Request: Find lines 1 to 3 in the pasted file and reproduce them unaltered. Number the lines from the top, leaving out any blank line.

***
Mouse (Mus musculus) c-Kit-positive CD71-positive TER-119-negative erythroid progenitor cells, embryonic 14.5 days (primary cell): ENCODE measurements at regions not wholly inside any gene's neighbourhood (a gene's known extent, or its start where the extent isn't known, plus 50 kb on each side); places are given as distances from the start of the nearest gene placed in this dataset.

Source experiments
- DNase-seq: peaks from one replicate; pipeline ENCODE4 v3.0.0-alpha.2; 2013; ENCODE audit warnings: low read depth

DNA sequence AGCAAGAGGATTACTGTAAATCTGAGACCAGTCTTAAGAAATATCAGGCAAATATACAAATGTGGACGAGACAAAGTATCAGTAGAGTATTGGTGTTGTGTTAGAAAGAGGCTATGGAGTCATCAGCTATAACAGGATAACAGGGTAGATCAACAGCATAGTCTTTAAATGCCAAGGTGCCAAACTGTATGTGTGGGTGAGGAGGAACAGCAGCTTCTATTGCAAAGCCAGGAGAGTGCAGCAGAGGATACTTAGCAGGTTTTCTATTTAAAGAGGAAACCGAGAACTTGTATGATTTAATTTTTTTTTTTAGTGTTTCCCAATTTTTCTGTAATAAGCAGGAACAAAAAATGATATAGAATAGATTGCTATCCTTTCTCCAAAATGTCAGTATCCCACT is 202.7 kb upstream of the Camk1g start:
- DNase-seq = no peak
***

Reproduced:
Mouse (Mus musculus) c-Kit-positive CD71-positive TER-119-negative erythroid progenitor cells, embryonic 14.5 days (primary cell): ENCODE measurements at regions not wholly inside any gene's neighbourhood (a gene's known extent, or its start where the extent isn't known, plus 50 kb on each side); places are given as distances from the start of the nearest gene placed in this dataset.

Source experiments
- DNase-seq: peaks from one replicate; pipeline ENCODE4 v3.0.0-alpha.2; 2013; ENCODE audit warnings: low read depth